Anxiety From AF Symptoms Calmed by Cognitive Training

Cognitive-behavioral therapy (CBT) may deserve a place alongside ablation and rhythm- and rate-control drugs as a management option for some people with paroxysmal atrial fibrillation (AF), a new study suggests.

A module-based CBT intervention, conducted online in the small randomized trial, appeared to alleviate cardiac-related anxiety and emotional distress for patients with a history of such responses to perceived AF symptoms.

The 10-week training program, which included exposure therapy aimed at reversing symptom-related fear and other stress behaviors, led to improved quality-of-life (QoL) scores and cut use of healthcare resources compared to a standard AF patient-education program.

The study highlights the contribution of symptom preoccupation, including anxiety avoidance behaviors for perceived AF triggers, to overall disability from paroxysmal AF, say researchers. It points to AF symptom preoccupation as “an important target for treatment” and supports internet-based CBT as a “feasible and clinically effective” intervention, they state in their report, which was published June 26 in the Journal of the American College of Cardiology.

Available treatments for symptomatic paroxysmal AF seldom alleviate all symptoms, lead author Josefin Särnholm, PhD, Karolinska Institutet, Stockholm, Sweden, observed for | Medscape Cardiology. “A lot of my patients expect to be symptom free after an ablation.” If that doesn’t happen, she noted, they may become anxious in response to or in anticipation of perceived AF symptoms.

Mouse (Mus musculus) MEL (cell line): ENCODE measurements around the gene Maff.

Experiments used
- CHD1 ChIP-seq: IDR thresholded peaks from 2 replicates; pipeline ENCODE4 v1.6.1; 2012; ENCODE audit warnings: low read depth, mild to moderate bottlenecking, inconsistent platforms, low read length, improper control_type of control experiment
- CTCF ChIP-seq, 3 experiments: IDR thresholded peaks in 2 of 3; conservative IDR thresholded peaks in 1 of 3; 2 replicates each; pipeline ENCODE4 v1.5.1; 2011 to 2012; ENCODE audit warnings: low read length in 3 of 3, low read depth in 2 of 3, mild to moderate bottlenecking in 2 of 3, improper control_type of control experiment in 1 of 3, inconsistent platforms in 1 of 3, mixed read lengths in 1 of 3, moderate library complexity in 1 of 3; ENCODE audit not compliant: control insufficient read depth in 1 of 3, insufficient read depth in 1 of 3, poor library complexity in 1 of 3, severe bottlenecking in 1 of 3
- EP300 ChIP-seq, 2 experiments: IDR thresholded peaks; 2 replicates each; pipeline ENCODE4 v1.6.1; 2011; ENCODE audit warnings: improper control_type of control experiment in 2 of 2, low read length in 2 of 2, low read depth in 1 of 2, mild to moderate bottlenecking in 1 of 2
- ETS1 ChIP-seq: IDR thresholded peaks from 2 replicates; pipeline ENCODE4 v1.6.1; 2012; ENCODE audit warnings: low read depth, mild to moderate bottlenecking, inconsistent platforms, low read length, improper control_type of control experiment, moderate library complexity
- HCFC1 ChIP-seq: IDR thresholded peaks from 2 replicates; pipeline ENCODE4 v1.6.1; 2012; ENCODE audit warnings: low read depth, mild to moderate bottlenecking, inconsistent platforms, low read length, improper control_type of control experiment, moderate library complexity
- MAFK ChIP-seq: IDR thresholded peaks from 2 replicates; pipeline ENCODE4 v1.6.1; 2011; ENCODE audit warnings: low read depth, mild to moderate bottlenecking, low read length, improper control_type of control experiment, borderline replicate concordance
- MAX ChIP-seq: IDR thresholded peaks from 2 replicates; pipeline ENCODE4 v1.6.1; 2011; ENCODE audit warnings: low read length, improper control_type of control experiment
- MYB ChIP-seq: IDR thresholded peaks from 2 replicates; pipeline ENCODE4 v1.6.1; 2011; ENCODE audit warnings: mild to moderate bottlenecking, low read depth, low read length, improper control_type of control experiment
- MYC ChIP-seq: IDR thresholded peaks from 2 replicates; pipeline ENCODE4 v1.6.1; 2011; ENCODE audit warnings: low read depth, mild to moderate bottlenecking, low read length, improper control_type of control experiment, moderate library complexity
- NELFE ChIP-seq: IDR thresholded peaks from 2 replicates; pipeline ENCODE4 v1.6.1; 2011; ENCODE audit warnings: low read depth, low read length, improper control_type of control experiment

“We know that anxiety and hyper-vigilance when constantly waiting for the next AF episode to strike will increase the perception of symptom severity,” Särnholm said. In such cases, the CBT intervention “could be a very valuable additive treatment.”

Benefit Unrelated to AF Burden

The study randomly assigned 127 patients with paroxysmal AF, all with “AF symptoms experienced as troubling or causing limitations in daily activities,” to follow the online CBT program or to receive standard AF patient education, 65 and 62 patients, respectively. All were on optimal medical therapy and scheduled for catheter ablation or had recently undergone the procedure.

Those who followed the 10-week CBT program showed a 15-point advantage over the standard-care group in summary scores on the Atrial Fibrillation Effect on Quality of Life (AFEQT) questionnaire (P < .001) at 3 months, a benefit that persisted at the 12-month follow-up. They also showed a 56% drop in cardiac-related healthcare visits compared to the control group (P = .027).

Yet the groups didn’t differ significantly in AF burden, as measured by 5-day continuous ECG monitoring conducted at baseline and at 3 months. Nor did they differ through the study in use of medications, especially antidepressants, anxiolytics, beta blockers, and other drugs with potential influence on stress responses or CBT effectiveness, Särnholm said.